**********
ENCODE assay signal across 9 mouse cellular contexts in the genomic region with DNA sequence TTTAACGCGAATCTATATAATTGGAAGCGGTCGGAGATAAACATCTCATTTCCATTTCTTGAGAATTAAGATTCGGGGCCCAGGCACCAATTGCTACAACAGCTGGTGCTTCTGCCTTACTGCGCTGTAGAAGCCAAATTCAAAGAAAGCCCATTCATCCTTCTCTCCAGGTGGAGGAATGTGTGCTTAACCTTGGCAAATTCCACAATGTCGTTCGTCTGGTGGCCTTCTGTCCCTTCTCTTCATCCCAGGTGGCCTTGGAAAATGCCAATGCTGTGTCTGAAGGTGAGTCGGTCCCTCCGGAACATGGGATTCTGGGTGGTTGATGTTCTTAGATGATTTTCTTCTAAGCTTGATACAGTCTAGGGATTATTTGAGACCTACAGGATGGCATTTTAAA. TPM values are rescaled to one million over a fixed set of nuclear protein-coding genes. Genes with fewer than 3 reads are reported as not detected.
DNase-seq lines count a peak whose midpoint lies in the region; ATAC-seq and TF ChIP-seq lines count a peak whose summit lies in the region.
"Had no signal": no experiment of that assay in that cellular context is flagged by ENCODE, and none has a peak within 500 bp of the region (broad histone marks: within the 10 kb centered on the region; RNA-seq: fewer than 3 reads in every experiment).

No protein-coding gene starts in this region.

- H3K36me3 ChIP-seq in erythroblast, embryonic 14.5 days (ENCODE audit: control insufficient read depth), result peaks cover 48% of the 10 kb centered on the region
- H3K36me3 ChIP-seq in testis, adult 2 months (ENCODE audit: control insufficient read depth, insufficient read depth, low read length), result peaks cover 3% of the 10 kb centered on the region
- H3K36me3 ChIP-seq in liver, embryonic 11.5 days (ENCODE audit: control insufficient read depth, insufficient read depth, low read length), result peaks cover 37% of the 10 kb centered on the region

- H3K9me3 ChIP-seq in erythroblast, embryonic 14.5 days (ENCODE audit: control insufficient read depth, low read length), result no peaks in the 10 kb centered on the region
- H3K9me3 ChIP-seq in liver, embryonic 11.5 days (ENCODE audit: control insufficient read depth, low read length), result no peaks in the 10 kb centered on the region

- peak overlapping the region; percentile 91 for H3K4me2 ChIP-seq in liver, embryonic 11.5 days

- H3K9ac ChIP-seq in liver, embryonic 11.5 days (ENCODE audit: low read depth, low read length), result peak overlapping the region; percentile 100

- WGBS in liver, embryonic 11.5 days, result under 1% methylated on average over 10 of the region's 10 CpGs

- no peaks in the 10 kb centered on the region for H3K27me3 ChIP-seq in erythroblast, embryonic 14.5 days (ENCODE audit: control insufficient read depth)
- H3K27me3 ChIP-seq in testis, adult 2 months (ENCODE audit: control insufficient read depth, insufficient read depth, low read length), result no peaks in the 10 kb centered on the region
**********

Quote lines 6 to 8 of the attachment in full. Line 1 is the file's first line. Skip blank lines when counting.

- H3K36me3 ChIP-seq in testis, adult 2 months (ENCODE audit: control insufficient read depth, insufficient read depth, low read length), result peaks cover 3% of the 10 kb centered on the region
- H3K36me3 ChIP-seq in liver, embryonic 11.5 days (ENCODE audit: control insufficient read depth, insufficient read depth, low read length), result peaks cover 37% of the 10 kb centered on the region

- H3K9me3 ChIP-seq in erythroblast, embryonic 14.5 days (ENCODE audit: control insufficient read depth, low read length), result no peaks in the 10 kb centered on the region